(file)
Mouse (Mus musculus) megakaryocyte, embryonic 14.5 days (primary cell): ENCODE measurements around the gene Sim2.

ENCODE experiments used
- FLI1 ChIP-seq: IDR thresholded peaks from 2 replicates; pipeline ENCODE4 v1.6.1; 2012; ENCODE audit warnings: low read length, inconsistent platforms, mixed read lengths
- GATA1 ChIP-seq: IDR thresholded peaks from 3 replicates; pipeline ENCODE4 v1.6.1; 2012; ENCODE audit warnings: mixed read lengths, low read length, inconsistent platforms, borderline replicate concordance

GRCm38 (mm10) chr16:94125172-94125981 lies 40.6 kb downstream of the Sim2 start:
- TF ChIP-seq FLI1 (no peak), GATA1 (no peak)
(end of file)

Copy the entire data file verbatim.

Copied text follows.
Mouse (Mus musculus) megakaryocyte, embryonic 14.5 days (primary cell): ENCODE measurements around the gene Sim2.

ENCODE experiments used
- FLI1 ChIP-seq: IDR thresholded peaks from 2 replicates; pipeline ENCODE4 v1.6.1; 2012; ENCODE audit warnings: low read length, inconsistent platforms, mixed read lengths
- GATA1 ChIP-seq: IDR thresholded peaks from 3 replicates; pipeline ENCODE4 v1.6.1; 2012; ENCODE audit warnings: mixed read lengths, low read length, inconsistent platforms, borderline replicate concordance

GRCm38 (mm10) chr16:94125172-94125981 lies 40.6 kb downstream of the Sim2 start:
- TF ChIP-seq FLI1 (no peak), GATA1 (no peak)